Got a Side Hustle? Here’s How to Calculate Estimated Taxes

Learn when quarterly tax payments are due for tax year 2019.

The IRS requires you to pay federal income tax as it accrues, not as a lump sum at the end of the year. If you’re an employee, your employer meets the requirement for you by withholding income tax on your check.

You might have to make estimated tax payments on your own if you aren’t an employee, however, to avoid interest and penalties. Consult the chart for important tax filing deadlines for tax year 2019. Keep reading to find out if you should be paying estimated taxes and how doing so can minimize your tax debt at the end of the year.

Quarterly Tax Deadlines 2019
Quarter Due Date
First quarter 2019 April 15, 2019
Second quarter 2019 June 17, 2019
Third quarter 2019 Sept. 16, 2019
Fourth quarter 2019 Jan. 15, 2020

What Are Estimated Tax Payments and Who Pays Estimated Taxes?

Generally, you must make estimated tax payments if you expect to owe more than $1,000 when you file your income tax return and you are self-employed, an independent contractor or you receive dividend income, work as a freelancer or even have gambling winnings. You are exempt from paying estimated taxes, however, if you meet the following three conditions:

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  • You did not have any tax liability for the previous year
  • For the entire year, you were a U.S. citizen or resident
  • Your prior tax year covered a 12-month period

Related: This Is Which 1099 Form You Should File

How Can You Calculate Estimated Quarterly Taxes?

You might be wondering, “How much tax will I pay?” There are two methods to calculate estimated taxes:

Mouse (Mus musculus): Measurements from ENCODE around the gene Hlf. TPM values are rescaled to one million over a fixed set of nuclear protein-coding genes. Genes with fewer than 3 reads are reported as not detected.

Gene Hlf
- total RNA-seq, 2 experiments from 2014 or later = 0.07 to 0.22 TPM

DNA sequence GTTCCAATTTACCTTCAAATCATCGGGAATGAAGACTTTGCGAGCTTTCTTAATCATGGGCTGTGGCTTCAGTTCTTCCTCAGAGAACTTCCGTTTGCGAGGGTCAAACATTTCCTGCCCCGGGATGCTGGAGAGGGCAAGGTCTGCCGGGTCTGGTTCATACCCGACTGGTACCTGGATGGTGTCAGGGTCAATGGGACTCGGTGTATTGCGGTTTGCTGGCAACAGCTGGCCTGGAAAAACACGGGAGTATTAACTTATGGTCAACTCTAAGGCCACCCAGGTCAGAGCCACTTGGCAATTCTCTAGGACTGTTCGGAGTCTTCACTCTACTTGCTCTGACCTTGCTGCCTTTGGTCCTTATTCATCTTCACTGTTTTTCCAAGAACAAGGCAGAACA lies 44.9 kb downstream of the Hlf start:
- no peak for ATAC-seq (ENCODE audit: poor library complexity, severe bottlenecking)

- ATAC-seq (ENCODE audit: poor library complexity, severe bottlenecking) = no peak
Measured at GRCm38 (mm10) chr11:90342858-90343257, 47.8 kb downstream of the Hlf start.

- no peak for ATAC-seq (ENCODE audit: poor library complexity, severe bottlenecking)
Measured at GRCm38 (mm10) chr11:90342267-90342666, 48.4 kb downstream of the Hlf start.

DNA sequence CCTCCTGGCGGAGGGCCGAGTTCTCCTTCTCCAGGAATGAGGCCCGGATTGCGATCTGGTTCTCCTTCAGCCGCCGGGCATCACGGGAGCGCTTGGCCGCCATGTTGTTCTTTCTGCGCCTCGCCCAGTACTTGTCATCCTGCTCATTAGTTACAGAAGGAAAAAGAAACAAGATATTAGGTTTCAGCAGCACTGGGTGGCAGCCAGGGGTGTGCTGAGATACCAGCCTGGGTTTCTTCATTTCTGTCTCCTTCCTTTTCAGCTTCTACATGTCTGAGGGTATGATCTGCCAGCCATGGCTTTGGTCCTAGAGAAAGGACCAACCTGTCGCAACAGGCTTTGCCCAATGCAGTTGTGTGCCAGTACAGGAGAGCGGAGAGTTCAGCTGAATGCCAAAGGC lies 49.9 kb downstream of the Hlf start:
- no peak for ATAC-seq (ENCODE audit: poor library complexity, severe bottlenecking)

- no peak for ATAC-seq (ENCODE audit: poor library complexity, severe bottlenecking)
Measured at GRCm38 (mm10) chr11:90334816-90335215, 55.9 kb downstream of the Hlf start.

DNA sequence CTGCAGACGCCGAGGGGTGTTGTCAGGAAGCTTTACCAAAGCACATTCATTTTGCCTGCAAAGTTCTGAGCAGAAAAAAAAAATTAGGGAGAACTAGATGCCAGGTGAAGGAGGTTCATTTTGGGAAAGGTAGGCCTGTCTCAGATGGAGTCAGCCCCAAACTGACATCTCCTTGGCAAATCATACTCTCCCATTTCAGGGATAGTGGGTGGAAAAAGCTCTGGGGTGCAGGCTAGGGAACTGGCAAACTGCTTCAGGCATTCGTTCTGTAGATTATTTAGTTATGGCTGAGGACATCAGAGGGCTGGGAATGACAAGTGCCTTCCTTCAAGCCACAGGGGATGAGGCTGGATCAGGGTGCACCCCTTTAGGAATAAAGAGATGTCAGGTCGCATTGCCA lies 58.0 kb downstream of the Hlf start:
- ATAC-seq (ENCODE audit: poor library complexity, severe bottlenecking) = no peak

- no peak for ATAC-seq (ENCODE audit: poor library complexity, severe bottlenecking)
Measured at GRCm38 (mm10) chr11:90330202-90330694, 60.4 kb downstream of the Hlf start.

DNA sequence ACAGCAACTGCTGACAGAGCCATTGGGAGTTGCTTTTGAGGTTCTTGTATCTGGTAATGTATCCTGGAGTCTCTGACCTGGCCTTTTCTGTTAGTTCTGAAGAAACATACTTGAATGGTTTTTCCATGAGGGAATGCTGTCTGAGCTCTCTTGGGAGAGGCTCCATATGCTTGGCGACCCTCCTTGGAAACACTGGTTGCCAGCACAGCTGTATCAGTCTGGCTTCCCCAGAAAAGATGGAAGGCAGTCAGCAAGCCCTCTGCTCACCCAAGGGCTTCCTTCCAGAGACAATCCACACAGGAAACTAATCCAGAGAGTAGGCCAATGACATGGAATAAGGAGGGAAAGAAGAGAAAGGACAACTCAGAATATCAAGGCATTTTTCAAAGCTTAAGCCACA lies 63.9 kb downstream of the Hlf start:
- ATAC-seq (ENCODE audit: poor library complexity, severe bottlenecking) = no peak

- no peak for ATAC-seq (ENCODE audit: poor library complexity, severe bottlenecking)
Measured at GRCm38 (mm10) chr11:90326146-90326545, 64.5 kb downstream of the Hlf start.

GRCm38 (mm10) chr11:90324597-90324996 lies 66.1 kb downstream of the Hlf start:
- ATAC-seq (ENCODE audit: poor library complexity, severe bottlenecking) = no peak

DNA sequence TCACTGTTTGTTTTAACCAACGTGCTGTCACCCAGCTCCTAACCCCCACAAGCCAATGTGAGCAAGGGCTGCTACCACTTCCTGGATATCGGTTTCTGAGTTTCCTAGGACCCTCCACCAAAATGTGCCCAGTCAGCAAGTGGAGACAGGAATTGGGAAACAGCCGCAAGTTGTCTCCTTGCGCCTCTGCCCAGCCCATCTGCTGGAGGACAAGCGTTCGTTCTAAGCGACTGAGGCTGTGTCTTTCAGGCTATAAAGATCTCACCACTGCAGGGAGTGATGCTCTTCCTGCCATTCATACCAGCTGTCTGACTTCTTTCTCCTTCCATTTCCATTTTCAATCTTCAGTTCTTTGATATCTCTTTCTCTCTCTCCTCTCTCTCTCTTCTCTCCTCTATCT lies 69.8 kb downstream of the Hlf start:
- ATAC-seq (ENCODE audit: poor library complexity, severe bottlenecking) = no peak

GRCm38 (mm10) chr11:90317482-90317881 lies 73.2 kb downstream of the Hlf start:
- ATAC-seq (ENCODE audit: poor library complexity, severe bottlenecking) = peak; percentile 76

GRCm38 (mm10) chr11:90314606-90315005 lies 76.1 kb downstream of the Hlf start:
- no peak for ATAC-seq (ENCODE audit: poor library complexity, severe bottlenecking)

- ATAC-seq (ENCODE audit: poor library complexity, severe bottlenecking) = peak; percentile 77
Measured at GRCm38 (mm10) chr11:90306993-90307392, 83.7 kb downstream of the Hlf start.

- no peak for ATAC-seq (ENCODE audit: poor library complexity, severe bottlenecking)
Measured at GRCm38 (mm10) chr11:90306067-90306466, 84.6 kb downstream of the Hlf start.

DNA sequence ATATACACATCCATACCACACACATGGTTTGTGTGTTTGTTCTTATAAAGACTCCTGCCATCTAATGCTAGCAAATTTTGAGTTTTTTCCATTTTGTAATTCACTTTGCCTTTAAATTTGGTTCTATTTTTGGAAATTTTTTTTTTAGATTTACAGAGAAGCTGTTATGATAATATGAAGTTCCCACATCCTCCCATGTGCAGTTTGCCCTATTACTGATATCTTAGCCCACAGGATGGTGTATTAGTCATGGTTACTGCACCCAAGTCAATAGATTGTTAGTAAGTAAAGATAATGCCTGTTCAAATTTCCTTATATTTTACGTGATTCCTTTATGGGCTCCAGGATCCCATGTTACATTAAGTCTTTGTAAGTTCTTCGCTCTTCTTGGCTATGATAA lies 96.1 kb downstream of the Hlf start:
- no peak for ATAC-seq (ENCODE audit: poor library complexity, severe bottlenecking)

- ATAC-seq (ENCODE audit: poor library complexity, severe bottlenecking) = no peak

1. Safe Harbor

If you expect to owe estimated taxes, the easiest way to calculate the amount is to rely on the safe harbor. Under the safe harbor, you won’t face any interest or penalties if your equal, quarterly tax payments  — plus any other withholding — constitute at least the amount of your taxes for tax year 2018.

You might need to pay more if your adjusted gross annual income is higher, however: Your estimated tax payments must be at least 110 percent of the tax from your prior year’s return if your adjusted gross income from that year exceeded $150,000  — or $75,000 if your tax filing status was married and filing separately last year.

For example, if your AGI from the previous year is $100,000 and you owed $16,000 in taxes, you must pay at least $4,000 each quarter to avoid interest and penalties under the safe harbor method of calculating estimated taxes.

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2. 90 Percent of Taxes Due

You can also make sure your estimated tax payments equal 90 percent of your taxes due. You can calculate this number with your estimate of how much you’ll earn for the year plus how many deductions you’ll qualify for — including itemized deductions — and tax credits you can take. Use Form 1040-ES as a tax estimator to assist with your calculations.

Working as a freelancer can be unpredictable, so it can be hard to know exactly how much you’ll earn. You can do your best with estimates, but if your estimate for how much you’ll owe is too low, you could find yourself on the hook for interest and penalties for underpaying your estimated taxes. For these reasons, it’s safer to use the safe harbor method.